Facebook to start allowing appeals for removed posts as part of transparency effort
Facebook is to start allowing appeals for posts that are removed for nudity, sexual activity, hate speech or graphic violence.
The social media giant, which has been under fire in recent months for how users’ data has been manipulated, says that it is introducing the measure in an attempt to make its processes more transparent.
It has also published the internal guidelines it uses when deciding how to enforce its standards.
“One of the questions we're asked most often is how we decide what’s allowed on Facebook,” said Monika Bickert, Facebook’s vice president of global product management.
”For years, we’ve had Community Standards that explain what stays up and what comes down. Today we’re going one step further and publishing the internal guidelines we use to enforce those standards. And for the first time we’re giving you the right to appeal our decisions on individual posts, so you can ask for a second opinion when you think we’ve made a mistake.”
Under the appeals system, if a photo, video or post has been removed because it violates Facebook’s Community Standards, the user will be notified and given the option to request “additional review”.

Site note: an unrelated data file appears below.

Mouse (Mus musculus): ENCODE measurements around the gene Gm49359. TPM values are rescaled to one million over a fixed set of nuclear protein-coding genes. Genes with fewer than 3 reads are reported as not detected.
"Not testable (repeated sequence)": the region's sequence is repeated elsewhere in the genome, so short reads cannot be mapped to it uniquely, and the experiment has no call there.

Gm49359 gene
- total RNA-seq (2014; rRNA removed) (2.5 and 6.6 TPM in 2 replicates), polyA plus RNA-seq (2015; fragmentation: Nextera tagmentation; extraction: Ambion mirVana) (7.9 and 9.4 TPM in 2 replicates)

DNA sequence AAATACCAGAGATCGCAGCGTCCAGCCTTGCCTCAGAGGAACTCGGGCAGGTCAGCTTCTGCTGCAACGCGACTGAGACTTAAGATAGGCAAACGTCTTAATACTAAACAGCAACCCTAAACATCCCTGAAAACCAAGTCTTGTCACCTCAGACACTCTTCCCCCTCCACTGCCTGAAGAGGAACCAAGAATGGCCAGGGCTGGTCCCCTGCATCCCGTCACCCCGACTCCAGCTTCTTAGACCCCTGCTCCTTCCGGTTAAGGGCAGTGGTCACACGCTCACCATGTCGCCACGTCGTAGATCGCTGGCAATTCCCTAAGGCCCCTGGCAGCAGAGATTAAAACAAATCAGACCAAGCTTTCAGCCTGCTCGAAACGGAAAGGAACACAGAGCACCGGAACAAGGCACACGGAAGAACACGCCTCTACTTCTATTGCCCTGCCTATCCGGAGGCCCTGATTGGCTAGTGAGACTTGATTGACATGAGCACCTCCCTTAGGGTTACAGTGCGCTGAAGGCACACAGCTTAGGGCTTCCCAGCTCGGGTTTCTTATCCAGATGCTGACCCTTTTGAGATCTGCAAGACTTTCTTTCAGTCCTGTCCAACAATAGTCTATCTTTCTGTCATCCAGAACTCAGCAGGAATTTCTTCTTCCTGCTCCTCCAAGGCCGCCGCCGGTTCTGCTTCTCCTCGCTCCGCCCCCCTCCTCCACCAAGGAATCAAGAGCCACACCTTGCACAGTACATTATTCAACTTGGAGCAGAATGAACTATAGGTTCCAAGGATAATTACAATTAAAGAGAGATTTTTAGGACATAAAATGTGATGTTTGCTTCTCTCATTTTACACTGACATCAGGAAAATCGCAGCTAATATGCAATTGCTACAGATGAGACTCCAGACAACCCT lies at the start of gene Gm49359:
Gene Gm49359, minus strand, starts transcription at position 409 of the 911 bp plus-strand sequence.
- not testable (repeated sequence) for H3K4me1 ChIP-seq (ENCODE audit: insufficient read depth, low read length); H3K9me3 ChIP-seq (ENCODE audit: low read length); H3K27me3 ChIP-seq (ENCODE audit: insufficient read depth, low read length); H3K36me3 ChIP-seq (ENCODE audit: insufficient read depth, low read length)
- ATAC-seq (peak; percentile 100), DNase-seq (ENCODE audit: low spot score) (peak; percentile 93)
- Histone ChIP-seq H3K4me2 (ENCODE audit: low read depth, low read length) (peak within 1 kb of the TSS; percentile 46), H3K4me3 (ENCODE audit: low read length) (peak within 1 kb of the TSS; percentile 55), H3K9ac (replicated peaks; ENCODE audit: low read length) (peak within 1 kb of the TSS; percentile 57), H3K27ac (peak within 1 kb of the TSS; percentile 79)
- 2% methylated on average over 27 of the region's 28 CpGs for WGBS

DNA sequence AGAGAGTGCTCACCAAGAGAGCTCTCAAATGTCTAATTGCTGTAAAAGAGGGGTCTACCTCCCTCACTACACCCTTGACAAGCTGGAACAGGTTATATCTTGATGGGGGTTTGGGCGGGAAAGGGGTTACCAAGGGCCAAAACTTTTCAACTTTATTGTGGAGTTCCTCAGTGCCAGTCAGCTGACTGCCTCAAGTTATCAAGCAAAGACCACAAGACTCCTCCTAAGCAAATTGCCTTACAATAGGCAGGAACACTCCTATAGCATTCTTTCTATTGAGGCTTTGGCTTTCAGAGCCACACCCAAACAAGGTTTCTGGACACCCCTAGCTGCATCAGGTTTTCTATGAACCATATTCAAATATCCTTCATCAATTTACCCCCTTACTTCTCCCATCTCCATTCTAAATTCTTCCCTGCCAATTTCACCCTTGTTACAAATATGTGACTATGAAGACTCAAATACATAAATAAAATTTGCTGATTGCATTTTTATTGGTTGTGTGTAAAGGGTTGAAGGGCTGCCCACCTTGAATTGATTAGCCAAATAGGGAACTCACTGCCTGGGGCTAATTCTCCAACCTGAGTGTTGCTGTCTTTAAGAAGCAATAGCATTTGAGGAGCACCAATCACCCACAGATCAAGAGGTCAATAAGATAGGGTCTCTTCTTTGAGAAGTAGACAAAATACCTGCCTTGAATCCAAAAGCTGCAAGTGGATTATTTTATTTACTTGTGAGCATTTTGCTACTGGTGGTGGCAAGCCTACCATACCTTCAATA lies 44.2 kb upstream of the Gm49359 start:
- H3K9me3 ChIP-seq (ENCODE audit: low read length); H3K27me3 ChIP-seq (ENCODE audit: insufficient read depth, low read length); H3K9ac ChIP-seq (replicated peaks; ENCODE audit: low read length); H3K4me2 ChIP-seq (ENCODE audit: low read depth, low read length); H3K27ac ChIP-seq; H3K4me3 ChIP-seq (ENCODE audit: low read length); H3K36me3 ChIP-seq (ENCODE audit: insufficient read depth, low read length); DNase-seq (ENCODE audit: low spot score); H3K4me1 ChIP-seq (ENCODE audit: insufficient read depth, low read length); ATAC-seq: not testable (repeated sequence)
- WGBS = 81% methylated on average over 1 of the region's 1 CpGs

“This will lead to a review by our team, which is always by a person, typically within 24 hours,” said Bickert. “If we've made a mistake, we will notify you, and your post, photo or video will be restored.”
Ms Bickert said that Facebook intends to extend the process ”by supporting more violation types, giving people the opportunity to provide more context that could help us make the right decision, and making appeals available not just for content that was taken down, but also for content that was reported and left up”.
She said that the company was publishing its internal guidelines on how it comes to decide on posts being removed to help users understand why it takes such decisions.
“First, the guidelines will help people understand where we draw the line on nuanced issues,” she said.
“Second, providing these details makes it easier for everyone, including experts in different fields, to give us feedback so that we can improve the guidelines – and the decisions we make – over time.”
“In some cases, we make mistakes because our policies are not sufficiently clear to our content reviewers,” said Ms Bickert.
“When that's the case, we work to fill those gaps. More often than not, however, we make mistakes because our processes involve people, and people are fallible. It’s a challenge to accurately apply our policies to the content that has been flagged to us.”